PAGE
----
This annual report will be presented to parliament to meet the statutory reporting requirements of the Urban Renewal act 1995 and the requirements of Premier and Cabinet circular PC013 annual reporting.
This report is verified to be accurate for the purposes of annual reporting to the Parliament of South Australia.
Submitted on behalf of the Urban Renewal Authority (trading as Renewal SA) by:
Chief Executive of Renewal SA
From the Chief Executive
Last year we released our Strategic Plan 2020-23, a three-year strategy designed to guide Renewal SA’s focus on leading a thriving property sector here in South Australia, developing a strong project pipeline, and building lasting partnerships within government and with the private sector.
I am pleased to share that our people have committed themselves fully to this strategy, and the result is evident in the significant achievements we have realised across our organisation during 2020-21.
Major development opportunities were delivered to the private sector, including Forestville, Oakden, the Entrepreneur and Innovation Centre at Lot Fourteen, Affordable Housing EOI, Woodville St Clair, and multiple opportunities at Bowden.
A city-defining opportunity to develop the former Gasworks site at Bowden was announced and significant work was undertaken to plan and gain approvals for development of approximately 60 hectares of land at Aldinga.
Renewal SA’s projects and land sales unlocked an estimated $350 million of private sector capital expenditure and are estimated to have contributed in excess of $310 million in Gross State Product and supported in excess of 2,200 jobs. This included the sale and future development of 16.7 hectares of industrial land.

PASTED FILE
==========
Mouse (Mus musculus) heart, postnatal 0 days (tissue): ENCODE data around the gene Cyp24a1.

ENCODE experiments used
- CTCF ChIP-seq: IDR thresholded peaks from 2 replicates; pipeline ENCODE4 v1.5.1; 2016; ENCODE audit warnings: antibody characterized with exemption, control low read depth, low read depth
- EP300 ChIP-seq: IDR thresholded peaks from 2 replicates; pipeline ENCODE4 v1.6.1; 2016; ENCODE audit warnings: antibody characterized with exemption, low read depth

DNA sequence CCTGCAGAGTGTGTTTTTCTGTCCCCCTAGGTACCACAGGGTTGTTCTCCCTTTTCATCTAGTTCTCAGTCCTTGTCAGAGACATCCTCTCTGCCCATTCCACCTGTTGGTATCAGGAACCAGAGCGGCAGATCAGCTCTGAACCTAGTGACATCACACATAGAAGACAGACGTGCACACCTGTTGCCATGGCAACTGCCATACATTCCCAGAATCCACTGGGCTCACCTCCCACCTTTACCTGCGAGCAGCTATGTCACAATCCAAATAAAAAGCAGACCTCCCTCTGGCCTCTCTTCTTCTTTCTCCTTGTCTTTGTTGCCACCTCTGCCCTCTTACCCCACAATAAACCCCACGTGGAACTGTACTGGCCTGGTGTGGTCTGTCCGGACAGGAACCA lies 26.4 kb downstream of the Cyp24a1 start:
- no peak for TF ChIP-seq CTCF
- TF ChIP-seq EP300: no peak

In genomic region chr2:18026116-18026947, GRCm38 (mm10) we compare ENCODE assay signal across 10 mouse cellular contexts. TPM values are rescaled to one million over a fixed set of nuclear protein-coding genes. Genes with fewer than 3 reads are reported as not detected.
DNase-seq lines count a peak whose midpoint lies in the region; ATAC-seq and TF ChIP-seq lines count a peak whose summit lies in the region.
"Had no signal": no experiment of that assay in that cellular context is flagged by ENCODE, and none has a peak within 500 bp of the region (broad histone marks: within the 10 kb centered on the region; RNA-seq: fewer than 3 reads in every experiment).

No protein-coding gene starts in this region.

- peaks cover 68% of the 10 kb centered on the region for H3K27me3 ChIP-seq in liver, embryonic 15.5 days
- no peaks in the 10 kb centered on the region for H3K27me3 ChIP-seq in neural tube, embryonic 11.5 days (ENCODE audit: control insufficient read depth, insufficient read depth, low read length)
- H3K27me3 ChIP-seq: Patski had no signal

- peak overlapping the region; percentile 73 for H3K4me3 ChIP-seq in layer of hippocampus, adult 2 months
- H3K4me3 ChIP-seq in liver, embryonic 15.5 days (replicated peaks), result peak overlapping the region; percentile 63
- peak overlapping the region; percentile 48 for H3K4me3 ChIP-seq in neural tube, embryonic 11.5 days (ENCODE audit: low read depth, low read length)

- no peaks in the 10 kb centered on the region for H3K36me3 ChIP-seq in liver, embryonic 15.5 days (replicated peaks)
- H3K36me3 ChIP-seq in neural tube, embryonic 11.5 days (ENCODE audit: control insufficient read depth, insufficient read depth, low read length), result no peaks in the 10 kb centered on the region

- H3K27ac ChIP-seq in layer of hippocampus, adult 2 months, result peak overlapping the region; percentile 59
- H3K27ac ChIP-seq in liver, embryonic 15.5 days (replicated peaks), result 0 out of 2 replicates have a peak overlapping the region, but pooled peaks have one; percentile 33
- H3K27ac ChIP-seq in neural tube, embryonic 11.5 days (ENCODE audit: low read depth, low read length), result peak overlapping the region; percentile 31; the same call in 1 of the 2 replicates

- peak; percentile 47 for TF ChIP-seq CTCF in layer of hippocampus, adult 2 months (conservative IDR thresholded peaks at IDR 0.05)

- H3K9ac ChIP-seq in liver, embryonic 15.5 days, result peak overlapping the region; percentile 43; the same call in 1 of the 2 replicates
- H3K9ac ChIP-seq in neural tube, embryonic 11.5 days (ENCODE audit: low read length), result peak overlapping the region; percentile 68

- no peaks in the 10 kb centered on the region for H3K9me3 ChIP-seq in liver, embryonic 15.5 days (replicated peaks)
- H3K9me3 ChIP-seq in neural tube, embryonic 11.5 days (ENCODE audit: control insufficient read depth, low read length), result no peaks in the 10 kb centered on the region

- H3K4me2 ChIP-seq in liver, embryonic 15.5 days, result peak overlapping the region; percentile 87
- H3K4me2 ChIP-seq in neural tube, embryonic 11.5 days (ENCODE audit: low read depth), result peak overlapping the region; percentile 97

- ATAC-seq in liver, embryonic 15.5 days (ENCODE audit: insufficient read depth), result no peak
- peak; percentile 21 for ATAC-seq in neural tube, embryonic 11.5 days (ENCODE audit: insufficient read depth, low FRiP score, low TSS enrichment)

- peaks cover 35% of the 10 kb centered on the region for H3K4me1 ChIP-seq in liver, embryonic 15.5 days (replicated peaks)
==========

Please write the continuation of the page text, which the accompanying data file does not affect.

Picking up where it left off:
We remain committed to accelerating development that increases the supply of affordable housing, and we are proud to have delivered more than 200 affordable housing opportunities for South Australians this financial year, and a pipeline of more than 700.
We entered into an agreement for Fort Largs, which will create 335 homes for up to 800 residents and ensure the reuse of the state heritage-listed Drill Hall, Barracks Building and the Fort. We also announced our partnership with SA Housing Authority to deliver the Seaton Demonstration Project and began work to deliver 101 new homes.
Our residential development projects have achieved record performances off the back of a buoyant property market. Bowden achieved its best annual sales since establishment, Playford Alive achieved its best annual sales since 2013-14 and Woodville West had its best year since 2017-18 enabling the early close-out of this project.